• What other complications is he at risk of developing?

  • What would be an appropriate level of discharge care?

Postoperative complications

Postoperative Complications

Although patients and families worry about intraoperative complications and death, the vast majority of adverse events occur in the postoperative period

Postoperative analgesia

Postoperative Analgesia

Epidural vs PCA vs intermittent administered morphine:

  • No clear sweeping differences

  • Some data indicate that epidural route may provide better pain relief; no clear difference in time to recover physical independence

  • Elderly patients with dementia or delirium may have difficulty with PCA

Pain assessment


  • Should be based on patient’s perception of pain (pain scale)

  • May be difficult in very demented patients, although direct questioning may still work

  • Nonverbal cues: agitation, tachycardia, facial expressions

Pain management

Pain Management

  • Consider nonpharmacologic treatments

  • Use scheduled dosing of pharmacologic agents

  • When adding pharmacologic agents, choose those with the fewest side effects

    • Morphine is most predictable and probably less likely than other agents to increase confusion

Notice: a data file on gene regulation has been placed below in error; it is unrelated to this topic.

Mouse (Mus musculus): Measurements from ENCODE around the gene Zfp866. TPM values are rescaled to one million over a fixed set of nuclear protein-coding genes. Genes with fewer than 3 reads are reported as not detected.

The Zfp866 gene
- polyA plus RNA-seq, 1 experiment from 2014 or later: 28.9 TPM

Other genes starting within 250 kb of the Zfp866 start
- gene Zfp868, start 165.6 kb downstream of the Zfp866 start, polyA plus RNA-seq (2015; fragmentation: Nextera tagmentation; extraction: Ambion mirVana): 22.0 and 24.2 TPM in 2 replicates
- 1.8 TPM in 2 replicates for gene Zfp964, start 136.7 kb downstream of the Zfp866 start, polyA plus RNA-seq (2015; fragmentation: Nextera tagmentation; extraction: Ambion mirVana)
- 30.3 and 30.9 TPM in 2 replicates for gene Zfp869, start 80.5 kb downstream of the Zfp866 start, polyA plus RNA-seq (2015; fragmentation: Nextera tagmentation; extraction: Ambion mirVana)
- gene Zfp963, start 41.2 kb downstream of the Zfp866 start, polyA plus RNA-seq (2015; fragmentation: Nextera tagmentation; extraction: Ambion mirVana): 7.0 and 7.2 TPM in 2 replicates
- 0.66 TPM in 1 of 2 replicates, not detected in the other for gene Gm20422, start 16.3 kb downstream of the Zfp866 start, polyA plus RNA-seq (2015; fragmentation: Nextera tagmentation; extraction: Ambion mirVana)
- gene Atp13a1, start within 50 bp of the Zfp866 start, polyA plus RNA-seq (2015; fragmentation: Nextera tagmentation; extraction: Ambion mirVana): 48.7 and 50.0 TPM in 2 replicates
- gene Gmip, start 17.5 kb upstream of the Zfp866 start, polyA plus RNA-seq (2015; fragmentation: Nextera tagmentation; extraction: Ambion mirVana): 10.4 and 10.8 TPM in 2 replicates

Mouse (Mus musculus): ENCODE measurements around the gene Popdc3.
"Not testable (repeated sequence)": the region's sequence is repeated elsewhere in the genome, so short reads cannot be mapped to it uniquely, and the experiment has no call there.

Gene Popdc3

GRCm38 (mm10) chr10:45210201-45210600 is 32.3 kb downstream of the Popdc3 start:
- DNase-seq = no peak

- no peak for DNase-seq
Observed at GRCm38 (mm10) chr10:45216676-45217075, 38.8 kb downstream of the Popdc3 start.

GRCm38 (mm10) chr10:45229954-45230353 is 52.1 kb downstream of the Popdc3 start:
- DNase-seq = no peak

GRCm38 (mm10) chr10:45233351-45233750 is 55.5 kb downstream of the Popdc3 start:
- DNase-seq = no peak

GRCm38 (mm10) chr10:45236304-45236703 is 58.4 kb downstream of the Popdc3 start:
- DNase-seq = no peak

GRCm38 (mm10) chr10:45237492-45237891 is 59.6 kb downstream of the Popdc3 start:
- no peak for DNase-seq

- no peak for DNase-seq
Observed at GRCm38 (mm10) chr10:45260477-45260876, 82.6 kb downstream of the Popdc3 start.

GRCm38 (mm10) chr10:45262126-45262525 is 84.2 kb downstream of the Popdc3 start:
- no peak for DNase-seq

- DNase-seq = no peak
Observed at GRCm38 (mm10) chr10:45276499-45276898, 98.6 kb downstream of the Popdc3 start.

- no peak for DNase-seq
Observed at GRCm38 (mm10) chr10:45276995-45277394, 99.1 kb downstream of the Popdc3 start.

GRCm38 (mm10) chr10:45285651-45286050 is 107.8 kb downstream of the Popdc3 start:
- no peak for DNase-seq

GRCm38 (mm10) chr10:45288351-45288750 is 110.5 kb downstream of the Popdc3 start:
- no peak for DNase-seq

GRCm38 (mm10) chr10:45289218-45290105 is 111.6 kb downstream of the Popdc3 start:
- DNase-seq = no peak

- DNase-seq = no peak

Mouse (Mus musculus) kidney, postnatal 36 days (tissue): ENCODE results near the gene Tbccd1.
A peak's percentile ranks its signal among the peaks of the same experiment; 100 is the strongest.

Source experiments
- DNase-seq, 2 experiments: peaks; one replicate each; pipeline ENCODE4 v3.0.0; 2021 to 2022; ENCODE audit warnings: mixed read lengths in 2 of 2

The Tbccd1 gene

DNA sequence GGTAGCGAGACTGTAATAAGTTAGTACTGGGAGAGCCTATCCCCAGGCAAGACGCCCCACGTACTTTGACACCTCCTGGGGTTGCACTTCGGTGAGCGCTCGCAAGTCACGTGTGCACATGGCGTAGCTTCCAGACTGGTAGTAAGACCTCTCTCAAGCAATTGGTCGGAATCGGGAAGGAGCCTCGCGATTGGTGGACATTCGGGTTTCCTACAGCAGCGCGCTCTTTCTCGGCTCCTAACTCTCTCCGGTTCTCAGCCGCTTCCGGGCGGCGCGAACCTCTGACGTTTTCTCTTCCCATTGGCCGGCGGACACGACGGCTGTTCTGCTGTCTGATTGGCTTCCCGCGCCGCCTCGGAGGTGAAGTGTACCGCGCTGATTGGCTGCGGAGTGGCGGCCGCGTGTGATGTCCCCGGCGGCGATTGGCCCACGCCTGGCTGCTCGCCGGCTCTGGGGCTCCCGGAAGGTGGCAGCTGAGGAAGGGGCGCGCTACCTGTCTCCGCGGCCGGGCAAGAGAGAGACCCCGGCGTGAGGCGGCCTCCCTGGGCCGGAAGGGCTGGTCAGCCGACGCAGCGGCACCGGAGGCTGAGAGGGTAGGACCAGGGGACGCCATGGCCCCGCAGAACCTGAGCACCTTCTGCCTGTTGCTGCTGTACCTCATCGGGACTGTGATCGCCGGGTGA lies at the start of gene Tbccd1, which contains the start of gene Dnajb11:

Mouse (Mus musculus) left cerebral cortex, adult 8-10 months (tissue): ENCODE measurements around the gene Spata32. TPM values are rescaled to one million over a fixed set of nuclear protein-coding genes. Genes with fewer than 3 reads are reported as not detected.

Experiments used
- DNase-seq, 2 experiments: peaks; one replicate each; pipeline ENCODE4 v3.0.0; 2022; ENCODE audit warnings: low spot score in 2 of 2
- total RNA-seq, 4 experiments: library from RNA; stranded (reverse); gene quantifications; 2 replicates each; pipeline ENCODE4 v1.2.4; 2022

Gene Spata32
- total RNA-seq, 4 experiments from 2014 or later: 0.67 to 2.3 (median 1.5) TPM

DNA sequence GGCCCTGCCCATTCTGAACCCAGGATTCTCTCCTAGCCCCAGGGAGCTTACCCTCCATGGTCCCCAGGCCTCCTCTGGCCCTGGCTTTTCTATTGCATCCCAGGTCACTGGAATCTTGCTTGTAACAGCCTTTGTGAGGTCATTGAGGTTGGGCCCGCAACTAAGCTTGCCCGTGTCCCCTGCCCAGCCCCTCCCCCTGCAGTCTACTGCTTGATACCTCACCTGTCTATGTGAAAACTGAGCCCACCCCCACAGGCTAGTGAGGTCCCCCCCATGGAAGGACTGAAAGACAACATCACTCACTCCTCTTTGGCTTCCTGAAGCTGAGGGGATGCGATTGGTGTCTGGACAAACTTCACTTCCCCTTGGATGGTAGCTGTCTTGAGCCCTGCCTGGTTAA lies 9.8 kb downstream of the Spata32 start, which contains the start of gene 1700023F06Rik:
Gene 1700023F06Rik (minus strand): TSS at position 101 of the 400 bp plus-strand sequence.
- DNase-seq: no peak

• Avoid propoxyphene, meperidine

  • Use PRN dosing for breakthrough pain

  • Reevaluate pain control regimen frequently

Pain relief pyramid

Pain Relief Pyramid




Nonpharmacologic options


Cold for acute pain

Heat/cold for chronic pain


Physical therapy

Use early


Engage nursing, family


To reduce fears, explain cause or mechanism of pain

Engage cooperation and “partner” in management

Relaxation techniques


Nonpharmacologic OPTIONS



  • P.O. 6501000 mg QID (or Tylenol ER: 2 gelcaps, 650 mg each, q8h)

  • Compatible with NSAIDs and opiates

  • Keep total dose less than 4 g/24 hours

  • Patients on scheduled dose of acetaminophen must avoid acetaminophen/narcotic combinations (eg, Vicodin is hydrocodone with acetaminophen)

Constipation predisposing factors

Constipation: Predisposing Factors

  • Prior history

  • Bed rest/inactivity

  • Change in diet

  • Narcotics

  • Diminished fluid intake

Constipation prevention

Constipation: Prevention

When prescribing narcotics for the elderly:

  • Order scheduled and PRN bowel hygiene

  • Stool softeners are usually not enough

  • Consider:

  • Senna beginning at 12 tablets per day

  • Miralax

Postoperative cardiac risk

PostoperativeCardiac RISK

  • Elderly patients undergoing emergent/urgent hip fracture surgery are at high risk of CV event

  • 50% of ischemic events in the postoperative period are silent

  • Highest risk is within first 3 days after fracture